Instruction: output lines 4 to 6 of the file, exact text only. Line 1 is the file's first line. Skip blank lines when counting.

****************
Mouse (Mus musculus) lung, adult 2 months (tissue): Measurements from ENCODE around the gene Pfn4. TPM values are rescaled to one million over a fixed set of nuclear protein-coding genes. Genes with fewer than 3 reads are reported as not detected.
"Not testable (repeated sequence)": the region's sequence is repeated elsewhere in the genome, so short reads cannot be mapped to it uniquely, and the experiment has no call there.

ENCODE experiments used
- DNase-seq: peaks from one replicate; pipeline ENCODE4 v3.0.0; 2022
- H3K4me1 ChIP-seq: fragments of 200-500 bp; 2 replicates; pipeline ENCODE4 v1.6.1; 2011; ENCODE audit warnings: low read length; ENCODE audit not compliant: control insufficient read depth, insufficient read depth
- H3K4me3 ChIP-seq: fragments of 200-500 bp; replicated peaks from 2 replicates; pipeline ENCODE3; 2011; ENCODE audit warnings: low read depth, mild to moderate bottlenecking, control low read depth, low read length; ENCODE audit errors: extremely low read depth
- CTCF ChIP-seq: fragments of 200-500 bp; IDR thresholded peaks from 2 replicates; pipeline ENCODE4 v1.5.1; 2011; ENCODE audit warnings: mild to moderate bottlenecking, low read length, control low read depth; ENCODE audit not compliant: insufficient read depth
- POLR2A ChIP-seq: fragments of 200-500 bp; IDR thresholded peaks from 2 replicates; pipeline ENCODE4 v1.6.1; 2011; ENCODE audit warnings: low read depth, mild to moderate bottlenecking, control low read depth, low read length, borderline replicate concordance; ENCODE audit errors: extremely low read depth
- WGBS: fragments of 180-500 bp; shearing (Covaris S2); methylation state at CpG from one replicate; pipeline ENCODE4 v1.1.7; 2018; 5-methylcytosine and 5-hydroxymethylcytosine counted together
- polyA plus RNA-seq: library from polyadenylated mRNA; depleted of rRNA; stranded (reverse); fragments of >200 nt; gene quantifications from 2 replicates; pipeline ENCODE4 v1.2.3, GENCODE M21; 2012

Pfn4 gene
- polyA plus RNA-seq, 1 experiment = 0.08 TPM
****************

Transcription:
- DNase-seq: peaks from one replicate; pipeline ENCODE4 v3.0.0; 2022
- H3K4me1 ChIP-seq: fragments of 200-500 bp; 2 replicates; pipeline ENCODE4 v1.6.1; 2011; ENCODE audit warnings: low read length; ENCODE audit not compliant: control insufficient read depth, insufficient read depth
- H3K4me3 ChIP-seq: fragments of 200-500 bp; replicated peaks from 2 replicates; pipeline ENCODE3; 2011; ENCODE audit warnings: low read depth, mild to moderate bottlenecking, control low read depth, low read length; ENCODE audit errors: extremely low read depth